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Linksys expected to fetch less than the $500 million Cisco paid in 2003

Cisco Systems is one the largest makers computer network hardware in the world. While the majority of the products that Cisco sells directly are enterprise grade products sold to businesses, Cisco does have the Linksys consumer brand for wireless routers, hubs, and IP cameras.

However, a report suggests Cisco is looking to sell Linksys and has hired Barclays PLC to help it find a buyer. Bloomberg indicates that Linksys could be interesting to TV makers seeking a recognized brand name and technology.

Cisco purchased Linksys in 2003 to give itself a consumer networking arm for $500 million. At the time, Linksys was a mature company in the consumer business segment with low margins.  Linksys is now expected to fetch significantly less than the $500 million Cisco paid.

Like many other companies in the technology segment, Cisco has been downsizing in order to streamline its operations. The company eliminated 7,800 employees over the last year and closed its Flip video camera unit that made small, handheld digital camcorders.

Source: Bloomberg



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RE: Good
By theapparition on 12/17/2012 10:43:54 AM , Rating: 5
Really?

Because Linksys was profitable and made some really good products before Cisco. Now, not so much.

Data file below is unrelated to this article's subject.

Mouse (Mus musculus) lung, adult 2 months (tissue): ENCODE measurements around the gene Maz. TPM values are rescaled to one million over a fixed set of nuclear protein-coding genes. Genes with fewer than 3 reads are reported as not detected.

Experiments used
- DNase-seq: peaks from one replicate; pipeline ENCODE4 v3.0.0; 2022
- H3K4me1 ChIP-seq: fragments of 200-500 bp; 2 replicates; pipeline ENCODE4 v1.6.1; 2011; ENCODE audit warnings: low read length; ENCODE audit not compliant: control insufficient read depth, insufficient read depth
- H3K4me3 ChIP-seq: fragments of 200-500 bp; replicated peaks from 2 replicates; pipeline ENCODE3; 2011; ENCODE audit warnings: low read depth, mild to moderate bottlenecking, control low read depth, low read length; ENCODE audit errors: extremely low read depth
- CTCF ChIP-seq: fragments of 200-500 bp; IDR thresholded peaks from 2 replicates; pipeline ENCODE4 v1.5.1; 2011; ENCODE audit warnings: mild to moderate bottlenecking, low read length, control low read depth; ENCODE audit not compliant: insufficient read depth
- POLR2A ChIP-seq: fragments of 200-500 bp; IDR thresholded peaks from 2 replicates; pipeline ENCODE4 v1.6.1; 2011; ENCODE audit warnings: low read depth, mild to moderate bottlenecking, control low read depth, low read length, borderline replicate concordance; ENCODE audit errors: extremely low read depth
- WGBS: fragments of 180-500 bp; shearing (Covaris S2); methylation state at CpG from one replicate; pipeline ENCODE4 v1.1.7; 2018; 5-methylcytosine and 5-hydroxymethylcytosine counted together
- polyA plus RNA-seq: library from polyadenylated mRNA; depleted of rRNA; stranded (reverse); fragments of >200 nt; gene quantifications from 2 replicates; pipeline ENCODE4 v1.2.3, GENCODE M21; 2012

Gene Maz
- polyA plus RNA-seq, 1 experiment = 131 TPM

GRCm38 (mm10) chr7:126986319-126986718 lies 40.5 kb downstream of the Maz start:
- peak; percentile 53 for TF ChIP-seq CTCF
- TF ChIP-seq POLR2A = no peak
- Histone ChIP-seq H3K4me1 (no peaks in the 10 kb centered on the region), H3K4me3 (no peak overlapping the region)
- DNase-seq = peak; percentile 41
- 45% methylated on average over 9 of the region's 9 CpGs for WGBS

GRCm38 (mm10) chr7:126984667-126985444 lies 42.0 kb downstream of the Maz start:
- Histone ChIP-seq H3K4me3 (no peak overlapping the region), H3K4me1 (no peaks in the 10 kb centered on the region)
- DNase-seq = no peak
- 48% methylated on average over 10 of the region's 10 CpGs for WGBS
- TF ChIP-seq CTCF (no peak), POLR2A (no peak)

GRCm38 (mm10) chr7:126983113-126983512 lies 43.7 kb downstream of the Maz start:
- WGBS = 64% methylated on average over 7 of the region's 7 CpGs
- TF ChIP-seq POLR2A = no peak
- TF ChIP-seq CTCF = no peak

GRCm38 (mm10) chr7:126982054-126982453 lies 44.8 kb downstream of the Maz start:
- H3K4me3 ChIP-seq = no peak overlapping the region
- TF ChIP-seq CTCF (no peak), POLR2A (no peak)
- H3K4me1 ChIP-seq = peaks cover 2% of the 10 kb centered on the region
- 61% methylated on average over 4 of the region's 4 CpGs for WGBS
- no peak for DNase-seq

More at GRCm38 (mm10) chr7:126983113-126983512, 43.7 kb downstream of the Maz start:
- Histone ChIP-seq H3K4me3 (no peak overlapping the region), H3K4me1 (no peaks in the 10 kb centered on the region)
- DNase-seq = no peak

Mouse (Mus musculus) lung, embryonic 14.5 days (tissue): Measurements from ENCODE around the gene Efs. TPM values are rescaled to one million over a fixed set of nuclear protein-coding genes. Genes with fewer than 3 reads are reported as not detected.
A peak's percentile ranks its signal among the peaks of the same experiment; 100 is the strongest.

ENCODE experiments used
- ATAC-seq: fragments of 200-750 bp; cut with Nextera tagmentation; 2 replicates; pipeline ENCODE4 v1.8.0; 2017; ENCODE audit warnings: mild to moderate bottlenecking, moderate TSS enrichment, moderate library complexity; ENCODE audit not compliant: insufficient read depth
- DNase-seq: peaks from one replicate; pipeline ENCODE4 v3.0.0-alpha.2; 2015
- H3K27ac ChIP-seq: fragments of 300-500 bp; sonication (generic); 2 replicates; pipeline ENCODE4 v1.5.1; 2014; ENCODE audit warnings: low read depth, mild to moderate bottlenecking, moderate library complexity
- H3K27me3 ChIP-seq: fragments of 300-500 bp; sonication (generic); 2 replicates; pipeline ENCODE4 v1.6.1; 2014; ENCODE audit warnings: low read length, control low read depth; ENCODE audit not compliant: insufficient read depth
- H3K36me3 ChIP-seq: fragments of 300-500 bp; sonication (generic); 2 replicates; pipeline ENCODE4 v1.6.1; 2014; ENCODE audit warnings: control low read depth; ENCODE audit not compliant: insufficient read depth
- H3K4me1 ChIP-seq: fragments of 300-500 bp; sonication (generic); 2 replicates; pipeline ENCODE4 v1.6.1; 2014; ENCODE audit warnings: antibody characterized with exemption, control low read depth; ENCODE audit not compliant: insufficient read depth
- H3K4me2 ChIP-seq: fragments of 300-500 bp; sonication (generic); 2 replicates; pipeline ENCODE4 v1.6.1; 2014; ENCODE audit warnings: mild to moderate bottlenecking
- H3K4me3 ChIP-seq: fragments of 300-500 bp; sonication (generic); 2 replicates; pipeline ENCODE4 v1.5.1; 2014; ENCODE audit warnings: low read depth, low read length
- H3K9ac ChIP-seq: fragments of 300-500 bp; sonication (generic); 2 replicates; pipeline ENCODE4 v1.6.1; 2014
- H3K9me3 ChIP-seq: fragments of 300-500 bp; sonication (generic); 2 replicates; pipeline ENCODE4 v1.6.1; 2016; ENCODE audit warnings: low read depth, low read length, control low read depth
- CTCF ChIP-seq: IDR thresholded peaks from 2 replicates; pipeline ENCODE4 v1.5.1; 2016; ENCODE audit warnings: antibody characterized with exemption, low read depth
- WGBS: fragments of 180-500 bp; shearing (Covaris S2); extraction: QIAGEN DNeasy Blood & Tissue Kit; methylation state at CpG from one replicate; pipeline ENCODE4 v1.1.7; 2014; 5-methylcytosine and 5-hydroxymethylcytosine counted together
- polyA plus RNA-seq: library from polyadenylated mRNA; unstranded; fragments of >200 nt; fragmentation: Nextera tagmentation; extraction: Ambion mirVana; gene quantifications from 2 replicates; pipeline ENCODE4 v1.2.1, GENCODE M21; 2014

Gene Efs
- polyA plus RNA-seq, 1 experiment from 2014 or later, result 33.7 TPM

RE: Good
By marvdmartian on 12/17/2012 11:25:28 AM , Rating: 5
Yep, first thing I thought of, was "Well, maybe now Linksys can be owned by someone who will give a ####, and want to make quality products again!"

Was really psyched, when I heard Cisco was buying Linksys, way back when. Was really disappointed when I saw the quality of the products they put out.


RE: Good
By dgingerich on 12/17/2012 11:55:47 AM , Rating: 2
No kidding. I was thinking that Cisco would improve functionality and keep the manufacturing quality. Instead they screwed up the software side and drove the manufacturing quality through the floor. I had a couple pre-Cisco Linksys products (a router that lasted me 2 years and a 100Mb NIC that is still in use today) with very good luck.

I got one Linksys/Cisco router for my dad, and that stupid thing took forever to configure because of how confusing it was (a Cisco hallmark trait) and it only lasted about 2 months. We didn't bother with getting a new one under warranty because it was just too much of a PITA. I swore I wouldn't buy another one.


RE: Good
By Stuka on 12/17/2012 12:52:18 PM , Rating: 2
I think my modem is DOCSIS 2.0 and my 54G is probably v2. While not pre-Cisco era, they are still tiptop. Both have been powered on and serving packets for 99% of their lives. Plus, they stack on top of each other. I couldn't ask for anything more. lol

I think it'll take either full IPV6 or +100Mb broadband to get me to power these guys down.


RE: Good
By tamalero on 12/17/2012 1:57:19 PM , Rating: 4